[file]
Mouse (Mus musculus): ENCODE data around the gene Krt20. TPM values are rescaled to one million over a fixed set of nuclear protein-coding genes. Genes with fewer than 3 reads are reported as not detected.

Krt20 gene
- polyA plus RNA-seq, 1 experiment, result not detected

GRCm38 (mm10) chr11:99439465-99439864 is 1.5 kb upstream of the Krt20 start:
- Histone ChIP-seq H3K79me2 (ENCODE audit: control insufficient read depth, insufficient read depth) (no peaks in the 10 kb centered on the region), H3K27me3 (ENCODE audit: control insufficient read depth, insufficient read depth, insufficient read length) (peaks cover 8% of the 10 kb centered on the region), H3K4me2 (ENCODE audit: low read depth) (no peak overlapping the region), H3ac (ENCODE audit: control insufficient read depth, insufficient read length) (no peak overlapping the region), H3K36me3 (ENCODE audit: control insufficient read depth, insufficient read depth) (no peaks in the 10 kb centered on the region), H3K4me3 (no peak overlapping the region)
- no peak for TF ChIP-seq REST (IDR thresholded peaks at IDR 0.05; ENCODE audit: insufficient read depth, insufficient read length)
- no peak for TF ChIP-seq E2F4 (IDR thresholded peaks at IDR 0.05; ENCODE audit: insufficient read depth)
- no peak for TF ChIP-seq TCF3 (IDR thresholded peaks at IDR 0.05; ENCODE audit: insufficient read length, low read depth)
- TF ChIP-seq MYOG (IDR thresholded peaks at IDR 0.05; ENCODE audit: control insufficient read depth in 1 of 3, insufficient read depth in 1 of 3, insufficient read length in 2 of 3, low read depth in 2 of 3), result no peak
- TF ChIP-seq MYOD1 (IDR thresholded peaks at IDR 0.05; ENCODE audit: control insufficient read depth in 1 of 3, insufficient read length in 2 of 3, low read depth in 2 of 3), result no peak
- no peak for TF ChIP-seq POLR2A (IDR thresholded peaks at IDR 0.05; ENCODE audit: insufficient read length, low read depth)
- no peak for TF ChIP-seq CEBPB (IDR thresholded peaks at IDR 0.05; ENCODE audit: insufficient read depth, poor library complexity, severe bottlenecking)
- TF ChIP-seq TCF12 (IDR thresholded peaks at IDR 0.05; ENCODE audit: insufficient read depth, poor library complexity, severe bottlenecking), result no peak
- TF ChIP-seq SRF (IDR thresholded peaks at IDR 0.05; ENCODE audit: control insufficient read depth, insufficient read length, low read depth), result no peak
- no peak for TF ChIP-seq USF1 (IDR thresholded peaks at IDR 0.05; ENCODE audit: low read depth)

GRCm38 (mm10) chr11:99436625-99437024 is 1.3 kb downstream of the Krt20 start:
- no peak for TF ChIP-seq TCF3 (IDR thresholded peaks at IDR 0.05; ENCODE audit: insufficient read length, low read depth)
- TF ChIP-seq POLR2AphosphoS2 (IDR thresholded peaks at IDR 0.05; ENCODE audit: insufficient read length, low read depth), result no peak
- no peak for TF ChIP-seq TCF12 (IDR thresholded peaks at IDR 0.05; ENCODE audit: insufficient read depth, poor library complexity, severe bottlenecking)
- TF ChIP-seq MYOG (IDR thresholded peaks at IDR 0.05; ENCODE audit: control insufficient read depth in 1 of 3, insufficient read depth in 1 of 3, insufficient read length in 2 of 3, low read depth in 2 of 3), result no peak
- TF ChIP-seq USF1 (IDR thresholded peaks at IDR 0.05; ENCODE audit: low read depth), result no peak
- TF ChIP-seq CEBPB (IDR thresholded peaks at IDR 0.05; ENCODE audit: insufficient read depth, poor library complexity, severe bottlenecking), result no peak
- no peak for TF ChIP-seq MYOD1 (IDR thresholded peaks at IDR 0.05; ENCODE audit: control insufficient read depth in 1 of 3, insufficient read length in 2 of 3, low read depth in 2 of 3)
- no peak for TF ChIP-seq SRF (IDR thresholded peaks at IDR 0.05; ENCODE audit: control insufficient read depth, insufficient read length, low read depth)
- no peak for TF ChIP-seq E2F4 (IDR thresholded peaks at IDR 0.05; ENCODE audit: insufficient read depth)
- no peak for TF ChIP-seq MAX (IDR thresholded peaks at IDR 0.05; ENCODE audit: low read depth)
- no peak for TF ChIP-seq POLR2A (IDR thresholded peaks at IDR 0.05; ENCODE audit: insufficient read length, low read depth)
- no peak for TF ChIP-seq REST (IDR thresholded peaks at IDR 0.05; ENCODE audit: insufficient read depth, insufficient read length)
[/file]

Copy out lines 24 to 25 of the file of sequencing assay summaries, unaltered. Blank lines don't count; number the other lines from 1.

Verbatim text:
- no peak for TF ChIP-seq SRF (IDR thresholded peaks at IDR 0.05; ENCODE audit: control insufficient read depth, insufficient read length, low read depth)
- no peak for TF ChIP-seq E2F4 (IDR thresholded peaks at IDR 0.05; ENCODE audit: insufficient read depth)